Comparing radioactive isotopes from nuclear testing with those from Fukushima disaster

Fukushima inputs are much smaller in magnitude and despite ongoing release unlikely to exceed weapons fallout. 
The weakness of this approach is that there are other pressures (ocean acidification, warming, oxygen depletion) on the marine environment that one could qualitatively say might make the ecosystem more vulnerable to these very small increases in radiation.
History of Bomb Strontium and Cesium Isotopes in Pacific Compared to Fukushima Sources http://www.dailykos.com/story/2014/01/16/1269942/-History-of-Bomb-Strontium-and-Cesium-Isotopes-in-Pacific-Compared-to-Fukushima-Sources# (EXCELLENT GRAPHS) by MarineChemist

The purpose of this diary is to compare the concentrations of Sr-90 and Cs-137 in the North Pacific Ocean over the last 50 years to the concentrations predicted to arrive on the west coast associated with waters affected by release of radionculides from the Fukushima-Daiichi Nuclear Power Plant. Given present levels that are being measured in the eastern Pacific and barring release rates that significantly exceed past rates in March-April 2011 the impact on marine organisms and the marine environment is going to be very minimal.  What follows below the fold is a comparison of the concentrations measured and predicted over much of the Pacific owing to Fukushima to the concentrations that were present in the mid-1960s from the fallout of atmospheric weapons testing that is free from any discussion of safe doses or models of radiation exposure to organisms.

Let us consider Cs-137 and Sr-90 both because they are potentially dangerous to marine organisms through bioaccumulation, they have similar half-lives and persistence in the environment, and because their history in the North Pacific and release from Fukushima are relatively well understood (Povinec and others (2013) BiogeosciencesCasacuberta and others (2013)Povinec and others (2012) ES&T).  Of course there is a whole suite of radionuclides that were released by weapons tests and from Fukushima but we can use Cs and Sr to trace the distribution and impact I think.

A total of about 950 PBq (PBq = 10^15 Bq) Cs-137 and 600 PBq Sr-90 were released through weapons test with about 600 PBq Cs-137 and 380 PBq Sr-90 deposited to the oceans.  This resulted in maximum concentrations of Cs-137 of 80 mBq/L and similar concentrations of Sr-90.  These concentrations decreased up until the Fukushima disaster (with a perceptible bump from Chernobyl in 1986) through decay, mixing and sinking of isotopes associated with particulate matter.  Cs-137 had an effective half-life in the surface of 13 yr and Sr-90 had a half-life of 14 yr.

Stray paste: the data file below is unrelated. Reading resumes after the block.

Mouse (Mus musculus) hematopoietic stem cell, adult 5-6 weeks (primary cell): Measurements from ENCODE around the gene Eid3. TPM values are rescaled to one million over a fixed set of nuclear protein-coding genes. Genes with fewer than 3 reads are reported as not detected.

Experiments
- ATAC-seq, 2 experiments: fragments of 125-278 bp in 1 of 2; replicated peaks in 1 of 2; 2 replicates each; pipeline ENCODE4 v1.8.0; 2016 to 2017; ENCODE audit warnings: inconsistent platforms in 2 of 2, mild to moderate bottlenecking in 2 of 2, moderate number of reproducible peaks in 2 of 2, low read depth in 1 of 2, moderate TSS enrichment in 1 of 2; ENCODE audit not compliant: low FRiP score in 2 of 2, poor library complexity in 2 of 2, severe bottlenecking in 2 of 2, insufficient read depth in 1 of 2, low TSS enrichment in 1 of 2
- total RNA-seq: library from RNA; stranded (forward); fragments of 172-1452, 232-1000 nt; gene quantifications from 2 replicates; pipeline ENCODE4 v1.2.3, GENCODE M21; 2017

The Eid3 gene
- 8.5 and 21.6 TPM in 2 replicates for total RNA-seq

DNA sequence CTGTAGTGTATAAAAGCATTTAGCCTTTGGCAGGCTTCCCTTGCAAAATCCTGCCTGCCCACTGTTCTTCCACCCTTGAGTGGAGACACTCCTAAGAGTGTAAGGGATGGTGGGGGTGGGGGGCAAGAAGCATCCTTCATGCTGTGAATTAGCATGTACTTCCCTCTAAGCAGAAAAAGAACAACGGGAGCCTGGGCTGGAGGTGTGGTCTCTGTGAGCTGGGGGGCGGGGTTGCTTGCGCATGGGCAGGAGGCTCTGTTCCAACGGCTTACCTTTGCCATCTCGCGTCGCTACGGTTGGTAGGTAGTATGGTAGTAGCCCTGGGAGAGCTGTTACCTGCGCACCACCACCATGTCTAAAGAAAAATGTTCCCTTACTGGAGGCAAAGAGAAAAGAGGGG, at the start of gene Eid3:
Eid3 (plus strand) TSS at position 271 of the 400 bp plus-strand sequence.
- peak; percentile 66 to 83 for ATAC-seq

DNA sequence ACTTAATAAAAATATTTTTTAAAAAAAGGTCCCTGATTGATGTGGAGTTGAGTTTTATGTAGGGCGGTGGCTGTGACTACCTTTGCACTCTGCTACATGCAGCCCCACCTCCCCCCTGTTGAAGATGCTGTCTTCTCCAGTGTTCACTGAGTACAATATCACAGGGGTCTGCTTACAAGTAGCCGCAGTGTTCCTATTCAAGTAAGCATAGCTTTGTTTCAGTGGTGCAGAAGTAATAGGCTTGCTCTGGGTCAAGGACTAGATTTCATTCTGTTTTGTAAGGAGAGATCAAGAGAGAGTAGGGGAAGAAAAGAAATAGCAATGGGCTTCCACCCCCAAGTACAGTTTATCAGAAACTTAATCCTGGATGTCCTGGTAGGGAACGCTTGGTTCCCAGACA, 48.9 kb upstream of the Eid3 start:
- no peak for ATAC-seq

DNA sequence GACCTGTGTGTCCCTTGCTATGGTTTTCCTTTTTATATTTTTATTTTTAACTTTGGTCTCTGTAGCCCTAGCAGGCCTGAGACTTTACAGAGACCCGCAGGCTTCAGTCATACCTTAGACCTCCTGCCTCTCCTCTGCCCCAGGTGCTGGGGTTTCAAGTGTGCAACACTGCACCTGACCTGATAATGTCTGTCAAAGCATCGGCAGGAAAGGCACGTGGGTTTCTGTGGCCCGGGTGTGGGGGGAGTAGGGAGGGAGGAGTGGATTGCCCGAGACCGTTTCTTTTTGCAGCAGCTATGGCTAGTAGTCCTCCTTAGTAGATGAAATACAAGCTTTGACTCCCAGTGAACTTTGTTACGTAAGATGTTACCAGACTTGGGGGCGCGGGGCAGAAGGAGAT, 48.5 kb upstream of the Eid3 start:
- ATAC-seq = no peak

Fukushima inputs are much smaller in magnitude and despite ongoing release unlikely to exceed weapons fallout.  Initial Cs-137 release to atmosphere and ocean from Fukushima is ~80 PBq and the relative Sr-90 associated with the initial pulse is much, much less than weapons fallout being only about 3% of Cs release.  Models with realistic ocean mixing parameterizations of the likely concentrations (1-30 Bq/m^3)(Behrens et al. 2012Rossi et al. 2013 DSR) and measurements of Cs-137 in the leading edge of the plume in the North Pacific (Smith et al. 2013 PICES) do not suggest that Cs-137 will exceed 1960’s maximums from bomb testing.  So Sr-90 will certainly not approach 1960s levels.  The concentration of the radioisotopes Sr-90 and Cs-137 determine the degree to which they are bioaccumulated and control the tissue concentrations, exposure and health impacts in marine organisms. Any environmental effects and negative impacts expected from Fukushima should be less than any impacts on organisms in the 1960’s and 1970’s.The power of this argument is that non-anthropogenic background radiation was the same in the mid-20th century as it is today with roughly similar fission product radiation concentrations in the Pacific.  Because concentration determines biological uptake and therefore body load and exposure the impact on organisms should be similar then and now.  The weakness of this approach is that there are other pressures (ocean acidification, warming, oxygen depletion) on the marine environment that one could qualitatively say might make the ecosystem more vulnerable to these very small increases in radiation.  But again the increases in exposure are orders of magnitude lower than organisms are presently exposed to by the uptake of naturally occurring Po-210.  ORIGINALLY POSTED TO MARINECHEMIST ON WED JAN 15, 2014

 

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